The button (and remote button inthe next bathroom) is there for you to push IN ANTICIPATION of hot water. It causes water to flow thru the water heater, thus causing the heat exchanger to begin heating water and then moving toward the point of demand. The cold water it is displacing is sent back into the house's plumbing system and not down the drain. My friend's pump is set to shut off when the pump input water temp is at the desired temperature. He also had an indicator light (not sure where) put in to indicate pump activity. (He had a failure of something in the heater such that the heat never came on and the pump ran on and on, but since it was hidden behind towels and such, he never heard it running).
The system does save money, but mostly on gas to heat the water, and less on water coming into the house and then down the drain.
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Which is one of the big problems with them. You wind up with tepid water from the water heater in the cold water lines. Not a problem if it's feeding a shower, but if it's the cold water line for the kitchen that it winds up in, then when you draw what you think is fresh water you could be in for a surprise. Where the water winds up depends on the path the water takes back and what else is on that path.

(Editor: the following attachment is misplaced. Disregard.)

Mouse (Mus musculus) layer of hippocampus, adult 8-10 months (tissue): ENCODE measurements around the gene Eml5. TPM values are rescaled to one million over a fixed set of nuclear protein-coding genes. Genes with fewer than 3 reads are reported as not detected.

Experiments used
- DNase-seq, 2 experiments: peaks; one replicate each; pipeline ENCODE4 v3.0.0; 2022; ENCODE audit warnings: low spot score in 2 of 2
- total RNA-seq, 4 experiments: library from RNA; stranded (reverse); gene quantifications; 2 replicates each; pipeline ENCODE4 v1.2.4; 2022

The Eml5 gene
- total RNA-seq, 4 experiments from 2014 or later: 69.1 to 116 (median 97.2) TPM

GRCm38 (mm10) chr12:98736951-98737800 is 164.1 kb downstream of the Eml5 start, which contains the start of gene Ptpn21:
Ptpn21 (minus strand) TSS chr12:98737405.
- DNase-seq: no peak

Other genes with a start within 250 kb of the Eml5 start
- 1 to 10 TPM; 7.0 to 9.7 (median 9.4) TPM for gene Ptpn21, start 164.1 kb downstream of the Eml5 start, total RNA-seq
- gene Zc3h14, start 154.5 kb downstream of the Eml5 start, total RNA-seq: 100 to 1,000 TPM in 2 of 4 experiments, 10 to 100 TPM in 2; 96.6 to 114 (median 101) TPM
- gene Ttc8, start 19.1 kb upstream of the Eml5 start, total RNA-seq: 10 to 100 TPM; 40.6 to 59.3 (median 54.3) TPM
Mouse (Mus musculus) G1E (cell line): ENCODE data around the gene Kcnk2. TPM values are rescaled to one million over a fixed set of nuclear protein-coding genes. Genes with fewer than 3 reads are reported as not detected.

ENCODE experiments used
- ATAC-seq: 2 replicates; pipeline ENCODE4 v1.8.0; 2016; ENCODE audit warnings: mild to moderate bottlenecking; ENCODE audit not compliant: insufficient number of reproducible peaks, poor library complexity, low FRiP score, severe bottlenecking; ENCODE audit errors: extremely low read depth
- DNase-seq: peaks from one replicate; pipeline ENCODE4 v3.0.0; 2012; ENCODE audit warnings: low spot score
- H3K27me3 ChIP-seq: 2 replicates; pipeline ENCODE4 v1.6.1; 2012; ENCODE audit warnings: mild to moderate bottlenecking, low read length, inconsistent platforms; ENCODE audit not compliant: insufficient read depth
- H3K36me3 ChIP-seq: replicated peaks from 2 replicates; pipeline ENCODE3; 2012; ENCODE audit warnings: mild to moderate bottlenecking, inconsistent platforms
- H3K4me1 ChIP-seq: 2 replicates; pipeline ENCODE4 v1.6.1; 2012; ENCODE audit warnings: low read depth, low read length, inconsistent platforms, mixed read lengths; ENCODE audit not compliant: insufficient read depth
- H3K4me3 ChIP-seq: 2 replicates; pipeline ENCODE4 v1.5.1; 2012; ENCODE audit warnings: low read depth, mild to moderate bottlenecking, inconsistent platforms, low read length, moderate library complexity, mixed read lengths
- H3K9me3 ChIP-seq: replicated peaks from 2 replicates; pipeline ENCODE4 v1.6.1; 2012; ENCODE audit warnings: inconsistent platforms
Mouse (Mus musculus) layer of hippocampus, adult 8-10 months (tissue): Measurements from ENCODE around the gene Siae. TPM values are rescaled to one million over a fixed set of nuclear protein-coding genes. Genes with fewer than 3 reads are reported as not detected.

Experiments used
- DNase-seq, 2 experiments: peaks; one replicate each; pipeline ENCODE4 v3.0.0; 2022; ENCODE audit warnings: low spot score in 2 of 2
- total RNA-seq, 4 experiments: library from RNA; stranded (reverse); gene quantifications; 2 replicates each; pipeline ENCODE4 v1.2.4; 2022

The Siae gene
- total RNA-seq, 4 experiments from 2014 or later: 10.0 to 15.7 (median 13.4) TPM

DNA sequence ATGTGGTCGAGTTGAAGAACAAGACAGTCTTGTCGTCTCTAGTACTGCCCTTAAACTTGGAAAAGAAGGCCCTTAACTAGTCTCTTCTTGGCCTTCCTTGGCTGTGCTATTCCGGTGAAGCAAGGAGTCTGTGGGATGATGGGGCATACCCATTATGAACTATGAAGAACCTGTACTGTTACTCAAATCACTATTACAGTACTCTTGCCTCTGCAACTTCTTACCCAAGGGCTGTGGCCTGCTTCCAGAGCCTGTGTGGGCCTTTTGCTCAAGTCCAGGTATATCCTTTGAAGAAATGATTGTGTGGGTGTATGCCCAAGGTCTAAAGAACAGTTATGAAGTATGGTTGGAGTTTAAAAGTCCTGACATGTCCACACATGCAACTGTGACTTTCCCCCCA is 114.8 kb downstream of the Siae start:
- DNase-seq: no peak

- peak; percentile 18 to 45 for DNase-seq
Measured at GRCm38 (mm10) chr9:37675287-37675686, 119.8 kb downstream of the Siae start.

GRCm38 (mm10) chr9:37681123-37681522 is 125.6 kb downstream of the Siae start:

A few years back IIRC

Don't know about TOH, but it's certainly been done. During construction it would be very easy to do.

I guess you save some gas from the fact that the water that's been sitting in the line and is at say 65F goes back to the water heater instead of using say 50F incoming water. But in the grand scheme of things, I don't think it amounts to much. And of course if you use a timer or keep it available 24/7, then you wind up using more energy.
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My understanding is that a properly installed circulator both:
1) Reduces time to get hot water from a faucet 2) [therefore.....] reduces waste
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Christopher A. Young